In this particular embodiment, the extremity of the ramp portion 43, therefore, includes an underside 72 which is, or which approximates, the lie of the conveyor bed 26 and then has a wall 74 which defines the side of the ramp opposing its upper surface. Mounted within this wedge-shaped body portion 43 is a component of the label sensing device 50. In this particular embodiment, the label sensing device is made up of a light emitter and light receiver where the arrangement is such to detect variations in light level. A low level of light is detected for label and web interposed between emitter and receiver and a higher level of light when only web, as defined between spaced-apart labels, interposes emitter and receiver. For this particular arrangement, the light receiver 76 for the sensor is positioned within the wedge-shaped portion 43 and is shown in dot having a forward portion 78. A fibre optic bundle 80 is used to transmit light received from a slit 82 in the ramp to the light receiver 78. The light from the light emitting component 84 is beamed downwardly onto the slit 82 through lense 86 to ensure a sufficient level of light energy transmitted to receiving end of fibre optic bundle 80. A stationary location of the label sensor 50 relative to the ramp surface 42 is provided where the light emitter 84 may be secured to the arm 88 which, in turn, is secured at its depending portion 90 to the ramp 42.
At the outer extremity of arm 82, a roller device 92 is mounted by axial pin in elongate slots 94 of opposing pairs of arms 88. The roller is urged downwardly by spring members not shown. The purpose of the roller is to contact labels with file folders in the manner to be discussed with respect to FIGS. 5 and 6.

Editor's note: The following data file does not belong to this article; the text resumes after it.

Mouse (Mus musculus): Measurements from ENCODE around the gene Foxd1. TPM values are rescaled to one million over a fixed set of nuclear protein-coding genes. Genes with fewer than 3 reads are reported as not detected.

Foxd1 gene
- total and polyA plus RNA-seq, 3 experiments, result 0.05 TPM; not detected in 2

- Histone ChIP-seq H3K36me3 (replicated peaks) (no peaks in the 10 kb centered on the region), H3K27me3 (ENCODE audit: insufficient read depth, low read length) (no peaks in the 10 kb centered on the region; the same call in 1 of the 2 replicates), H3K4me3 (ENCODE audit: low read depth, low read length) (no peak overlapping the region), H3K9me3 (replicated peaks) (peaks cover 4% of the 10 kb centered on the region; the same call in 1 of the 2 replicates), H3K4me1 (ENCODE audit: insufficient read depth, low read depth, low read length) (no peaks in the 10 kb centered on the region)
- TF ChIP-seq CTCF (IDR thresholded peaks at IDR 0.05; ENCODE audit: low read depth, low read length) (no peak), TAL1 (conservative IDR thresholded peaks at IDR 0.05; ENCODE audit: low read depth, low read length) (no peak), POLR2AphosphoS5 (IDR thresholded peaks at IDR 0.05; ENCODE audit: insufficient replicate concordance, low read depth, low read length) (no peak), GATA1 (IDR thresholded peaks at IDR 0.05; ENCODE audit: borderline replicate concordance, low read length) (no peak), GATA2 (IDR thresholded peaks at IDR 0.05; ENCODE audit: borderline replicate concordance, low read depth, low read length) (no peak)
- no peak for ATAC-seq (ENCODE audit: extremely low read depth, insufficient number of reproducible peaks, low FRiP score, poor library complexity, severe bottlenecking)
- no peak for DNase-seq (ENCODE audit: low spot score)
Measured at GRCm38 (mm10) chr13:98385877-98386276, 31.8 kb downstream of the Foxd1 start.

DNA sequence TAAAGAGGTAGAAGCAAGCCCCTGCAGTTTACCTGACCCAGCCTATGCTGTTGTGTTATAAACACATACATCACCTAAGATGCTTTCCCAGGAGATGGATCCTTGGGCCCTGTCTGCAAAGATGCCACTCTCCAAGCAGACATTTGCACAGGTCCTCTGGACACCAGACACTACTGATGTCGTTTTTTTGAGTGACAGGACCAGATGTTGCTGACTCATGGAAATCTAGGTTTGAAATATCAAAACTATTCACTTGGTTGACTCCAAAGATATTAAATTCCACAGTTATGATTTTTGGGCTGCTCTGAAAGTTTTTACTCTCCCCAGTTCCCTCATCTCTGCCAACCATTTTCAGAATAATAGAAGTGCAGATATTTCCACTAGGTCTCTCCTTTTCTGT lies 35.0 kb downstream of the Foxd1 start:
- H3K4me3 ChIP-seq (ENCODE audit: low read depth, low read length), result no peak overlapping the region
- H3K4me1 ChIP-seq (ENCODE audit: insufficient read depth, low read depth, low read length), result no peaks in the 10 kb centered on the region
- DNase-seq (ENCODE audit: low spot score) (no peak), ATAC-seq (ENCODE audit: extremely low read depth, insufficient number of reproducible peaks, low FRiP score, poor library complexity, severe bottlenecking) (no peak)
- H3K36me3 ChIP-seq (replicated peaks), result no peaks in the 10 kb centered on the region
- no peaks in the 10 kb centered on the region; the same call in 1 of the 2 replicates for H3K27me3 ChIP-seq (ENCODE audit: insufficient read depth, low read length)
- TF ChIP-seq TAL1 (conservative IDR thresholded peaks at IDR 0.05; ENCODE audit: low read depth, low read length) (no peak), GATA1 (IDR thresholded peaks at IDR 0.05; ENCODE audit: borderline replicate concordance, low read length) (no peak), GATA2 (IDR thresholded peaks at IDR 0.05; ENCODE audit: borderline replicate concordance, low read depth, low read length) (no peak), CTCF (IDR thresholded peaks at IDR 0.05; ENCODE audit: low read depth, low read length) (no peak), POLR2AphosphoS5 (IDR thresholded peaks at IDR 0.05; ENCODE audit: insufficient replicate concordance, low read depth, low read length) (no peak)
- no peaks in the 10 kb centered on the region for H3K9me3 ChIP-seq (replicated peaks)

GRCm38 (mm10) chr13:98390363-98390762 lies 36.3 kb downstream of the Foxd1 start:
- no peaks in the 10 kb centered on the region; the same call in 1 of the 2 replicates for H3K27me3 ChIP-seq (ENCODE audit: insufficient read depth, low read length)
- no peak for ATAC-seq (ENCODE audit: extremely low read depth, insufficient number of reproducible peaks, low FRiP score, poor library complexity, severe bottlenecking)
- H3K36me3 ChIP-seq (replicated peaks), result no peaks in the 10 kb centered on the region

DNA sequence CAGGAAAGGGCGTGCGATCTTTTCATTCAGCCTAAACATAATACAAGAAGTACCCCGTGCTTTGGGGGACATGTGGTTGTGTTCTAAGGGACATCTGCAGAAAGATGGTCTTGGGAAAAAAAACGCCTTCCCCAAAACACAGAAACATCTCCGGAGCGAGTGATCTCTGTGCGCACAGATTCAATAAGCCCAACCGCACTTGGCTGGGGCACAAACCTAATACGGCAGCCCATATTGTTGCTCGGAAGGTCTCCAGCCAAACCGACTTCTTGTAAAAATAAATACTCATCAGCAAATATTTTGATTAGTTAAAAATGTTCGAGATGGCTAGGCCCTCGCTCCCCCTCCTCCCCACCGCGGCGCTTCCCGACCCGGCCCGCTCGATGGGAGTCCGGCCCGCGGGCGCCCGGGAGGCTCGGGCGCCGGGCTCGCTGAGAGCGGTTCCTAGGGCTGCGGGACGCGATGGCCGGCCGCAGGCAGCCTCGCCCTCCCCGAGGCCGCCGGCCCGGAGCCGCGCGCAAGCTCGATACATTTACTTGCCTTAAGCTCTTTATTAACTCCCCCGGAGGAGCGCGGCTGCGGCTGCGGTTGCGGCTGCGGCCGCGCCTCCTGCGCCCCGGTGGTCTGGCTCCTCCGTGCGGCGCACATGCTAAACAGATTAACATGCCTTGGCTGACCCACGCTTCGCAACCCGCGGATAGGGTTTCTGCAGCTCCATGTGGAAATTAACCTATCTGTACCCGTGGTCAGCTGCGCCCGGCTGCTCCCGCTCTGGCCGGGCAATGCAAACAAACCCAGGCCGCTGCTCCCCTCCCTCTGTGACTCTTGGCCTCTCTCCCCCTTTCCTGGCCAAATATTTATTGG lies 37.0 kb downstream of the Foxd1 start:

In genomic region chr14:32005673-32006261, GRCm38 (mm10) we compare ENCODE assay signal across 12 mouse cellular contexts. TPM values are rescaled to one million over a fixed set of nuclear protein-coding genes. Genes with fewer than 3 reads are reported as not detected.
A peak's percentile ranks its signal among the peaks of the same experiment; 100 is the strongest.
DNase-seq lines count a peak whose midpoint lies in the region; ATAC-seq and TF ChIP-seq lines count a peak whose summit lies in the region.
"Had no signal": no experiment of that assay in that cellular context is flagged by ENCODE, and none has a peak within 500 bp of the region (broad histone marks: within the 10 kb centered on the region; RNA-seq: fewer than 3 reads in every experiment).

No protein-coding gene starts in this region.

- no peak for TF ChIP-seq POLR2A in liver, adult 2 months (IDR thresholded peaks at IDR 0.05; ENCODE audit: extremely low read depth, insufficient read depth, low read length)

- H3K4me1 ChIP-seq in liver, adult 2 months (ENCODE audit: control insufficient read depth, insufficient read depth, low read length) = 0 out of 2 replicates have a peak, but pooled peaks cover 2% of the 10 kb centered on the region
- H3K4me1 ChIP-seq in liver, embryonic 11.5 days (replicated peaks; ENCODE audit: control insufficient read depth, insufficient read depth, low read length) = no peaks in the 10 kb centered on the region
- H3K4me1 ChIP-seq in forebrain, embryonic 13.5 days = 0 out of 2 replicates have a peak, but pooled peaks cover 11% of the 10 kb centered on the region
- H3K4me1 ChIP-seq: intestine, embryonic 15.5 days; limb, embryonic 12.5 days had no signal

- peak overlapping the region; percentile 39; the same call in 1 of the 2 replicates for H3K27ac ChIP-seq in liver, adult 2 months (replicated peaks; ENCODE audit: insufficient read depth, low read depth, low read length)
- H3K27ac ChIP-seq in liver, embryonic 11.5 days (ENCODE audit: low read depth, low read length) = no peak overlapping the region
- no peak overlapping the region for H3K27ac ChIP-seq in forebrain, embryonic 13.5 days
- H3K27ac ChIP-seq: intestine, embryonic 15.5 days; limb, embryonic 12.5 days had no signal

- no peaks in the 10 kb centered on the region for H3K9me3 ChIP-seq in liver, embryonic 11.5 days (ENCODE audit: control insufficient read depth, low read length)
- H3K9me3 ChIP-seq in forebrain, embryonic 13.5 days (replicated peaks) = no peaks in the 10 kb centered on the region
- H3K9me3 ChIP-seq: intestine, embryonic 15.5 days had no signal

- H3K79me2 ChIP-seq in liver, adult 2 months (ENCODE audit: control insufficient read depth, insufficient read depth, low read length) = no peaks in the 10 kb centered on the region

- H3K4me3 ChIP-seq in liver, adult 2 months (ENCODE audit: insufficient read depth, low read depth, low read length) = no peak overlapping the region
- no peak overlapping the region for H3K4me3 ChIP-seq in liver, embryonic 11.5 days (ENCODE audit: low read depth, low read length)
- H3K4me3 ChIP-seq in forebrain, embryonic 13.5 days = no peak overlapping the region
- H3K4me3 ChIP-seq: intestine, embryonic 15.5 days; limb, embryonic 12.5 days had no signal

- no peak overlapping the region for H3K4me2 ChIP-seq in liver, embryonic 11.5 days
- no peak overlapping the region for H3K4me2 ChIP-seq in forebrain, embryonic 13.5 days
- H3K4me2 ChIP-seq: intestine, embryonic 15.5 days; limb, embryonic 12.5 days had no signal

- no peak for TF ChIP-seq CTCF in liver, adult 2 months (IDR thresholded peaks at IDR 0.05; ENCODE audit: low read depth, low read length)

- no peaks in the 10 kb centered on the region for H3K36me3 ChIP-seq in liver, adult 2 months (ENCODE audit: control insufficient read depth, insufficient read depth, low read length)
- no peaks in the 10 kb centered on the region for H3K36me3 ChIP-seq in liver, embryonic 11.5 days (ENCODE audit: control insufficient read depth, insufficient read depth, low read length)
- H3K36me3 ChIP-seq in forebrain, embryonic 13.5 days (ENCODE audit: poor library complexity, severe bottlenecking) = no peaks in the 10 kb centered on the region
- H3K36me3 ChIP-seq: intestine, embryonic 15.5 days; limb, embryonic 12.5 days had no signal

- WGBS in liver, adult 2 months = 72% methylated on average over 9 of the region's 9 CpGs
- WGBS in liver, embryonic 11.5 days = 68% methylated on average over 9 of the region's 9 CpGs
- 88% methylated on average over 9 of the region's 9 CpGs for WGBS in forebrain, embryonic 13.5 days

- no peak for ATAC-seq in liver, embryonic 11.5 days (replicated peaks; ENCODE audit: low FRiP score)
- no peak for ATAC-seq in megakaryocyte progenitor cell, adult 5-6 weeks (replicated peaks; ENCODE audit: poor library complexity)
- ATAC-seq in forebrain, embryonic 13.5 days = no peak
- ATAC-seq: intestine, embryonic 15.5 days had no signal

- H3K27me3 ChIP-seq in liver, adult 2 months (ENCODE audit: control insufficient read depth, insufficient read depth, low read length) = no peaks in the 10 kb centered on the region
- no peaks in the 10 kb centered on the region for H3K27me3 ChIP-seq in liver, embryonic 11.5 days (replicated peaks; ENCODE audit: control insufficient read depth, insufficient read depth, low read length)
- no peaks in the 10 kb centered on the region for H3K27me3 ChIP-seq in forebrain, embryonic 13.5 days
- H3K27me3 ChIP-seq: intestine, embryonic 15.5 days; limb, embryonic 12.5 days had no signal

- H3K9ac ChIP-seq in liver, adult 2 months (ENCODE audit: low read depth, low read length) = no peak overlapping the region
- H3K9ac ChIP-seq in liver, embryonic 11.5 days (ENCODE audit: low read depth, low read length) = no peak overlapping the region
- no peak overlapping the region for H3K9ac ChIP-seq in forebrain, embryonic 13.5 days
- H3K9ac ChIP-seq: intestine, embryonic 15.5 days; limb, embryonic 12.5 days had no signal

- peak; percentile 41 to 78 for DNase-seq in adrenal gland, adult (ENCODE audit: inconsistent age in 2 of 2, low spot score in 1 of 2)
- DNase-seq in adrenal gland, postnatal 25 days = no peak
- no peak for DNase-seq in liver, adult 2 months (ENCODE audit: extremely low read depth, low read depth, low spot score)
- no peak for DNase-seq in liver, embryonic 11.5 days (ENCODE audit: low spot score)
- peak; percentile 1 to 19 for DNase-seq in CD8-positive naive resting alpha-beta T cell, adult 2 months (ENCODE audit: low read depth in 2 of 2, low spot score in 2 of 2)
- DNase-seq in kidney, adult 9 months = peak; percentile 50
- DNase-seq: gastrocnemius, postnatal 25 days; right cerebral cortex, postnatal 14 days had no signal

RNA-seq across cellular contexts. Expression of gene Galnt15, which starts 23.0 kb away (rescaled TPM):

Turning to FIG. 7, an aspect of the control for the system is shown where the labeller 8 is controlled by controller 98. The controller 98 receives input from the sensing module 100 and from data input 102 by lines 104 and 108. The emitter 84 and receiver 76 are shown with inputs and outputs to sensing module 100. The preferred type of light emitter/receiver and sensing module may be the type sold by Banner Engineering Corporation which uses infrared pulse modulated beam of light at approximately 20 KHz. The receiver in the sensing module, as controlled thereby, is tuned to sense only infrared light so that ambient light has little or no influence on the operation of the sensor. The signal the module 82 generates on sensing a label may be in the form of a voltage spike which provides input to the controller via electrical hookup 104.
The operation of the label sensor 50 is such that the light emitter 84 directs a beam of light onto the supply of labels where the lense 86 focuses such beam of light. When no label is present on the web, a level of light, as received by receiver 76, provides a degree of input to sensing module 100. This degree of input may be in terms of a voltage level. Depending upon the arrangement, the sensing module 100 may, on detecting solely the web, provide an output in line 104 to signal controller that no label is present. A second signal from sensing module 100 is generated when the level of light received by receiver 76 is decreased and may be zero. This decrease is, of course, caused by at least a leading portion of the label next to be applied interrupting the transmission of light between emitter and receiver. On detecting the leading portion of the label, a characteristic signal is generated which is passed onto the controller. The controller 100 is connected to the labeller 8 via line 106. The controller determines the starting, stopping and rate of movement of the web where the controller sends signals via line 106 to the labeller 8 and in particular the drive motor 60 of the labeller to speed up, slow down, or stop, or maintain a constant speed for the motor.